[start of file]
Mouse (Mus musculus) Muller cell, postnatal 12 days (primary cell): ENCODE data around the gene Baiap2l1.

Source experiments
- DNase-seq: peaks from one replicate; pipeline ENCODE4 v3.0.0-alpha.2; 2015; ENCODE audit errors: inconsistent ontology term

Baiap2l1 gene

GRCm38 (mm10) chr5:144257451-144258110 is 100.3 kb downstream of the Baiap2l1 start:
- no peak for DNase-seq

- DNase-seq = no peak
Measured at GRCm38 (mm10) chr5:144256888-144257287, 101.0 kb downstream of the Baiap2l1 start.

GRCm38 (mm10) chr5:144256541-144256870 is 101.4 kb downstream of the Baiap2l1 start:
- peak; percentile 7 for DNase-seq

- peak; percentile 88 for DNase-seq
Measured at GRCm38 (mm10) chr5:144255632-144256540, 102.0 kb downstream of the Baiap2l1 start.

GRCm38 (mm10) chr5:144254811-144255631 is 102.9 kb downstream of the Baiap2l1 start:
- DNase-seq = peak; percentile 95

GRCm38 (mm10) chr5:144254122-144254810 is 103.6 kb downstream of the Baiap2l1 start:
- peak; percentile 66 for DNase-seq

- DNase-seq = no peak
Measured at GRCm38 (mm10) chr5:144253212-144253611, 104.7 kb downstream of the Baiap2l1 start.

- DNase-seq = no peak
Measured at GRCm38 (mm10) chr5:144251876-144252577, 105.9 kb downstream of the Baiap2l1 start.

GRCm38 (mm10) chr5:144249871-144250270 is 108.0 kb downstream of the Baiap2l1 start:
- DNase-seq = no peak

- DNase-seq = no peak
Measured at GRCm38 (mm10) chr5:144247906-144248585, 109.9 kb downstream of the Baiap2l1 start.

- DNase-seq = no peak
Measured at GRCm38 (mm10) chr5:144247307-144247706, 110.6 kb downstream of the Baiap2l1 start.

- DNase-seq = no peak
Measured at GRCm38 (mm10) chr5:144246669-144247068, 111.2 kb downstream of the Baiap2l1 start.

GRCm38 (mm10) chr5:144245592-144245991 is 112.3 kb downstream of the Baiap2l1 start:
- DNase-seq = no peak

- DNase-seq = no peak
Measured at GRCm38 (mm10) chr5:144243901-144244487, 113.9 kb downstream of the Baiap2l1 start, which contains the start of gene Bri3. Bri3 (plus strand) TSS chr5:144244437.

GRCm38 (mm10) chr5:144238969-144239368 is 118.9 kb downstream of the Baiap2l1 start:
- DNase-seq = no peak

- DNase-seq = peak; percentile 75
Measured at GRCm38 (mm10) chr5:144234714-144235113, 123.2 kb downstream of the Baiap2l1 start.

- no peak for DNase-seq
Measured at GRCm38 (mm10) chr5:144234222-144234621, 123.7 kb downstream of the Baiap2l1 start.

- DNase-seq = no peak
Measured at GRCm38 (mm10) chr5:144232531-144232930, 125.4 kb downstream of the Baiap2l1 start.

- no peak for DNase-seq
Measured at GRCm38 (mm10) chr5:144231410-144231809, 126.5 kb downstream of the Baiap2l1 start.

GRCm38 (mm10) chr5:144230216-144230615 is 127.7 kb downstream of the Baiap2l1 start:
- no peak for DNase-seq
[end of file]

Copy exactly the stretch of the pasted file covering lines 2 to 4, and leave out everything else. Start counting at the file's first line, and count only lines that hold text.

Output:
Source experiments
- DNase-seq: peaks from one replicate; pipeline ENCODE4 v3.0.0-alpha.2; 2015; ENCODE audit errors: inconsistent ontology term

Baiap2l1 gene